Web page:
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Beowulf the Warrior Hardcover – 1961


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Product Details

  • Hardcover
  • Publisher: Henry Z. Walck; First Edition edition (1961)
  • Language: English
  • ASIN: B000GKD9QQ
  • Product Dimensions: 9.8 x 6.1 x 0.5 inches
  • Shipping Weight: 12.8 ounces
  • Average Customer Review: 4.9 out of 5 stars  See all reviews (7 customer reviews)
  • Amazon Best Sellers Rank: #2,380,334 in Books (See Top 100 in Books)

Customer Reviews

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Read aloud for grades 2/3 thru high school.
LME
This retelling of the story is easily read aloud and brings with it the beauty of the original language of the poem.
HannaLee
This edition includes a number of illustrations which will certainly help draw younger readers into the story.
Florentius

Most Helpful Customer Reviews

17 of 17 people found the following review helpful By Florentius VINE VOICE on May 7, 2007
Format: Paperback
This handy edition of Beowulf has the virtue of being easily approachable by an average reader, whereas some of the other translations I've seen have almost been like reading the original Anglo-Saxon itself. The translation reads easily yet retains the flavor and rhythms of the ancient epic.

Though it's still a little advanced for my kids (under age 6), it will definitely be bedtime fare in the not-too-distant future. For those unfamiliar with the story, it tells the tale of Beowulf and his battles against awful Grendel, the hideous mother of Grendel, and the terrible fire-breathing dragon. This edition includes a number of illustrations which will certainly help draw younger readers into the story.

If you enjoyed Beowulf and want to know more about the Anglo-Saxon language, you might try A Book For The Beginner In Anglo-saxon: Comprising A Short Grammar and Some Selections from the Gospels. If you just like epic poems, there's also The Laviniad: An Epic Poem which is an epic in the Trojan War cycle written by a modern author and the classic The Ballad of the White Horse by G. K. Chesterton.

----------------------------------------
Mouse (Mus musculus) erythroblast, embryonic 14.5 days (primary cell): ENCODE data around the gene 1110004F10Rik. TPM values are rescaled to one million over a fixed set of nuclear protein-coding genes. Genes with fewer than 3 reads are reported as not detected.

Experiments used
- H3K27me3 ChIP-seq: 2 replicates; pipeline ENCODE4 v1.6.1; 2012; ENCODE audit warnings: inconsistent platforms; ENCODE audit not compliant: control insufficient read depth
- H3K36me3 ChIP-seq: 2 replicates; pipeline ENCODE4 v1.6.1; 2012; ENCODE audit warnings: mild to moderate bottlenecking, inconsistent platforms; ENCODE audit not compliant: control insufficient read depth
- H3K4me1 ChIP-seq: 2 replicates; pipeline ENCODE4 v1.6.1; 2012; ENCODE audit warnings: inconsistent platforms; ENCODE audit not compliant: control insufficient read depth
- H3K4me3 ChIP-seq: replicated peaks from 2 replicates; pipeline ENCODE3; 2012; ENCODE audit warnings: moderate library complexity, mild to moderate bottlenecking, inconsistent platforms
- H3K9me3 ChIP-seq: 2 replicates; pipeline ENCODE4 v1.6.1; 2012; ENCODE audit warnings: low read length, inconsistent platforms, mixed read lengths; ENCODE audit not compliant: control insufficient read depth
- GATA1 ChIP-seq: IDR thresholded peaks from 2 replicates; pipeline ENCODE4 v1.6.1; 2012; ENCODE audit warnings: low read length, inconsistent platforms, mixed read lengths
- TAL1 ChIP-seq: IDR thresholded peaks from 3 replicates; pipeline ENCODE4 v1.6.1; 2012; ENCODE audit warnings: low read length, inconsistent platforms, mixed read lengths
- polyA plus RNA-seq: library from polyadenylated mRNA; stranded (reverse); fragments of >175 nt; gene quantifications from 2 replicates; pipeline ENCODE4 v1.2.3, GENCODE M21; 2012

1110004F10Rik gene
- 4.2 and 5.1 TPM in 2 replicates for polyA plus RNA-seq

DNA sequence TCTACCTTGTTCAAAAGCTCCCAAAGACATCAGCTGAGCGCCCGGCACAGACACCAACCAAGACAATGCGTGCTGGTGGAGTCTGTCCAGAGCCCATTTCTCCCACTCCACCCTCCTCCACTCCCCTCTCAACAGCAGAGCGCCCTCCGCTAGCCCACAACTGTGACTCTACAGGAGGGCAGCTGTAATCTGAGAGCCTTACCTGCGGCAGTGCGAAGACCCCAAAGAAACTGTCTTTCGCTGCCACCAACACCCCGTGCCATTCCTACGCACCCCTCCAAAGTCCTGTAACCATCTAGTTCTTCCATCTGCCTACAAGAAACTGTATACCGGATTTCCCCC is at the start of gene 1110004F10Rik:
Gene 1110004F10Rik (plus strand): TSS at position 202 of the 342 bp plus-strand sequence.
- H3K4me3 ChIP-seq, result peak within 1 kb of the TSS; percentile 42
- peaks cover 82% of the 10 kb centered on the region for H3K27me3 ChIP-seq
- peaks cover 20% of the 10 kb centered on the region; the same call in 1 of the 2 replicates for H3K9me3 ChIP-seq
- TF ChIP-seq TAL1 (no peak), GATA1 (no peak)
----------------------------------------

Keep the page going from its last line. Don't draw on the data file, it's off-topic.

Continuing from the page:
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20 of 24 people found the following review helpful By A Customer on January 9, 1999
Format: Paperback
My children (6 and 7 years old) thoroughly enjoyed listening to how the mighty and brave Beowulf defeated the evil Grendel and his Mother. The book is written very well and lends itself to a great deal of imagery. I was very glad this classic could be written in a manner that small children could understand and enjoy this great story.
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6 of 7 people found the following review helpful By LME on April 10, 2012
Format: Paperback Verified Purchase
from the hardback edition published 1961, Henry Z. Walck, Incorporated, New York
" Here is a spirited version of the oldest English verse epic. With tremendous power and memorable simplicity, Ian Serraillier has retold the heroic saga of the warrior who in his youth delivered Hrothgar the Dane from the menace of Grendel, the night-prowling monster; and who in his old age fought his last victorious but fatal battle against the dreadful dragon who ravaged the land of the Geats. The verse follow the pattern of the original poem closely, rekindling the fire and vigor of the unknown author who first wrote down this magnificent story, more than a thousand years ago.

""To venture on the story of Beowulf in verse, whether for children or adults, is a deed with its own kind of heroism. ...There must be a hundred ways of failing; Mr. Serraillier has hit on one of the ways to succeed. In about 800 lines of well-wrought verse, suitable for reading aloud, and free from the stale smells of lamp and candle, he establishes a manly narrative...""